The Ulster Farmers’ Union has met with the British Veterinary Association (BVA) to discuss a range of issues relating to Brexit.
Representatives of the BVA informed the UFU that there is currently a 10-15 per cent shortage of vets in the country and that many of their vets are of EU origin. They highlighted that with Brexit looming they have witnessed a decrease in EU vets coming to the UK. Namely because of the decrease in the value of the GBP and due to the concerns around what the UK’s future arrangement with the EU will look like.
At the meeting trade, in particular certification and border checks, was also discussed. Both the UFU and BVA reiterated that a Brexit deal that causes the least disruption to trade and the movement of goods and animals was crucial.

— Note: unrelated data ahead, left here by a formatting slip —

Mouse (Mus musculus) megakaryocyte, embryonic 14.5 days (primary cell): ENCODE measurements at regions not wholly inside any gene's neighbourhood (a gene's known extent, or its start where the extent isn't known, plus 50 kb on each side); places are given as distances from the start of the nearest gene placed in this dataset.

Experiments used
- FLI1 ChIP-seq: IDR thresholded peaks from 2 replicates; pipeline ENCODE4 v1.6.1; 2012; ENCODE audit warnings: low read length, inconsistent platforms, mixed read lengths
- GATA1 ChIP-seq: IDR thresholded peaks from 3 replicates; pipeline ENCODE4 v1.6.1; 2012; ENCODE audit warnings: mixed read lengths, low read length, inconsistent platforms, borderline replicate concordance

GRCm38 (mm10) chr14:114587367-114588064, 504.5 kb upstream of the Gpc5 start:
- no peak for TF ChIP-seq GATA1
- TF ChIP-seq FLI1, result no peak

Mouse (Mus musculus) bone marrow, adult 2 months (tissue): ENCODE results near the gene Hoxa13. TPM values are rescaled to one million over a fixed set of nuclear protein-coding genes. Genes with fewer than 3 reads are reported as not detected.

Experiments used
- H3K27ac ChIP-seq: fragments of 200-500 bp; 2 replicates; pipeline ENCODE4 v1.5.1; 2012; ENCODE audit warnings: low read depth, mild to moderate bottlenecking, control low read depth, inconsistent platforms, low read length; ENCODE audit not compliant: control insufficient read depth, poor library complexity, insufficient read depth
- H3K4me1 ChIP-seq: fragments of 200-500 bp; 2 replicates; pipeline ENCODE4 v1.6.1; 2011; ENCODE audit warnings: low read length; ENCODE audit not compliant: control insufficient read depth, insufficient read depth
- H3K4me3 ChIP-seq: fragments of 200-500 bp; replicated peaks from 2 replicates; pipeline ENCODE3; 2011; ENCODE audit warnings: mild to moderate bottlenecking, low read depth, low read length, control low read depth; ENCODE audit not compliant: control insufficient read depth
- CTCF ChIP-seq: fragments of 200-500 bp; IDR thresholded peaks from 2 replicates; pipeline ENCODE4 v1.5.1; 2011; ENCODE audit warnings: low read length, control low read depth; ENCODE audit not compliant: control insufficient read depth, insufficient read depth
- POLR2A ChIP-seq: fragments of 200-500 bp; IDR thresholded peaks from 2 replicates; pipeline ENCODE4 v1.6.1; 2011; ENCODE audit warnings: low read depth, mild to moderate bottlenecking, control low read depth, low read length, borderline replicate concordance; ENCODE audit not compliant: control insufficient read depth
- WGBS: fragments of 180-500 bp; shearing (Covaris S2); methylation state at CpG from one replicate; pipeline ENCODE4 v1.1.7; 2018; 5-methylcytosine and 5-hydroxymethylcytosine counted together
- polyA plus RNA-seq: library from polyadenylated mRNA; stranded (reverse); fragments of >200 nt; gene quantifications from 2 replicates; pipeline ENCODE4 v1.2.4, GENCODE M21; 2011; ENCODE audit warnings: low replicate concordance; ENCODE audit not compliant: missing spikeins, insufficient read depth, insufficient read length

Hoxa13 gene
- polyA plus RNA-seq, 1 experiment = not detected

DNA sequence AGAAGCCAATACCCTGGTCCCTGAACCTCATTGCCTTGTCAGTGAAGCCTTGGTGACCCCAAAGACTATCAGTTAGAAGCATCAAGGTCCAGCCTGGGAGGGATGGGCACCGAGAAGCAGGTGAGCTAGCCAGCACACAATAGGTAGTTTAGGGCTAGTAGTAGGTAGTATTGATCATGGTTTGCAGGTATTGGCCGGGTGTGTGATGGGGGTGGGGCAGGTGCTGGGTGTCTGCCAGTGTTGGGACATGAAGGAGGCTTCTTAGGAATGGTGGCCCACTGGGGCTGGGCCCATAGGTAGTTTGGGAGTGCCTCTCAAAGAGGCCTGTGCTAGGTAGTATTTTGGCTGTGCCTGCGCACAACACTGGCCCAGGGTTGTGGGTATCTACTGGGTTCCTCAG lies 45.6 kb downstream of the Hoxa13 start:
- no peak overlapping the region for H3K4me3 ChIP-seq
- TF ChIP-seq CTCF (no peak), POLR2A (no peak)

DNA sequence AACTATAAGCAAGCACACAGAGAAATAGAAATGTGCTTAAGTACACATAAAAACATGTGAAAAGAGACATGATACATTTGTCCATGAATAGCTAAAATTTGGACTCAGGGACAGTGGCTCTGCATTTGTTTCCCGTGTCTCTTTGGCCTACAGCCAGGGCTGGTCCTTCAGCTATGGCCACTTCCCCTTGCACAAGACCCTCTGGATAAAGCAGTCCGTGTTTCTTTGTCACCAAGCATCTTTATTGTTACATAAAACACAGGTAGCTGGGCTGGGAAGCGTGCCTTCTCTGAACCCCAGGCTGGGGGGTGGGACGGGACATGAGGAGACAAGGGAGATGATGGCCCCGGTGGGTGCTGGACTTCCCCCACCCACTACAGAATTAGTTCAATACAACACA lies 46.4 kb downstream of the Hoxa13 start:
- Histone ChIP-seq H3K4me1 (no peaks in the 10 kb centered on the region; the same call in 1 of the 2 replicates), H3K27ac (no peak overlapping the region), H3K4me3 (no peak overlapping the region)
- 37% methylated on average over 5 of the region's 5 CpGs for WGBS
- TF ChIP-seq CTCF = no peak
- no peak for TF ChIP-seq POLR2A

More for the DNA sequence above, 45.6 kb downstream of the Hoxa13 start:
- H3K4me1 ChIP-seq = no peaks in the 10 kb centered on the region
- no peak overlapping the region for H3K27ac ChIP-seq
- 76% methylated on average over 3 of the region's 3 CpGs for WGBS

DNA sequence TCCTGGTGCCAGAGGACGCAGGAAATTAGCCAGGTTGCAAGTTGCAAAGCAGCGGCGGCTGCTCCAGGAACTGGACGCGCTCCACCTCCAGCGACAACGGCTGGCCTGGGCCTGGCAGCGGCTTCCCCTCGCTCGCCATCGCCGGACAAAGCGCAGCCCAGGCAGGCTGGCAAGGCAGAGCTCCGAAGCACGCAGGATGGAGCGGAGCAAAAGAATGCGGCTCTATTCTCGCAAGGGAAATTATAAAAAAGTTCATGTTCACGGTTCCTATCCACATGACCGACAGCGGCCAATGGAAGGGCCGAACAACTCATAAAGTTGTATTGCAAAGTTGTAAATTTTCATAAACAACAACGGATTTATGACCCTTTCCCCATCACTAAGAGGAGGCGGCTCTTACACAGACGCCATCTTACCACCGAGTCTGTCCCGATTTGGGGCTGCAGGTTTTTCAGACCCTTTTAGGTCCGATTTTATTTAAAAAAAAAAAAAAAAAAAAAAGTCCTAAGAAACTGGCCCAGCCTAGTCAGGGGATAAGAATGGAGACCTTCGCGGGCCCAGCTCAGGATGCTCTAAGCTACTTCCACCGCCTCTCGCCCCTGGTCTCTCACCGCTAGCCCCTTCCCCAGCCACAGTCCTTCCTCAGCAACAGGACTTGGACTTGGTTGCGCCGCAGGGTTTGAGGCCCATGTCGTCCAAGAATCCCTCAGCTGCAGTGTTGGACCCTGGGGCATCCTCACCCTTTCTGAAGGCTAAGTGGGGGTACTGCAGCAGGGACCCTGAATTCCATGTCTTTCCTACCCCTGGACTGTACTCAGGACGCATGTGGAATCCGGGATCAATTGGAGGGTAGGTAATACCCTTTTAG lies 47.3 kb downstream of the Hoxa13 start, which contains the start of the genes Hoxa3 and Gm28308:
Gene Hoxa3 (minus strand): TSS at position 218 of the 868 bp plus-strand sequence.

Discussions around the future of Domestic Agricultural Support and the improvements to animal health and welfare were viewed as important in ensuring profitability for both the farming and veterinary professions.
Also covered at the meeting was the BSE case found on a farm in Scotland. The issue of Bovine TB and BVD and frustrations among farmers and veterinary professionals with the absence of a local government in order to get anything done was also covered.
Lastly, there was a brief discussion around Antimicrobial Resistance and the positive efforts made by both professions to ensure the responsible use of antibiotics in agriculture.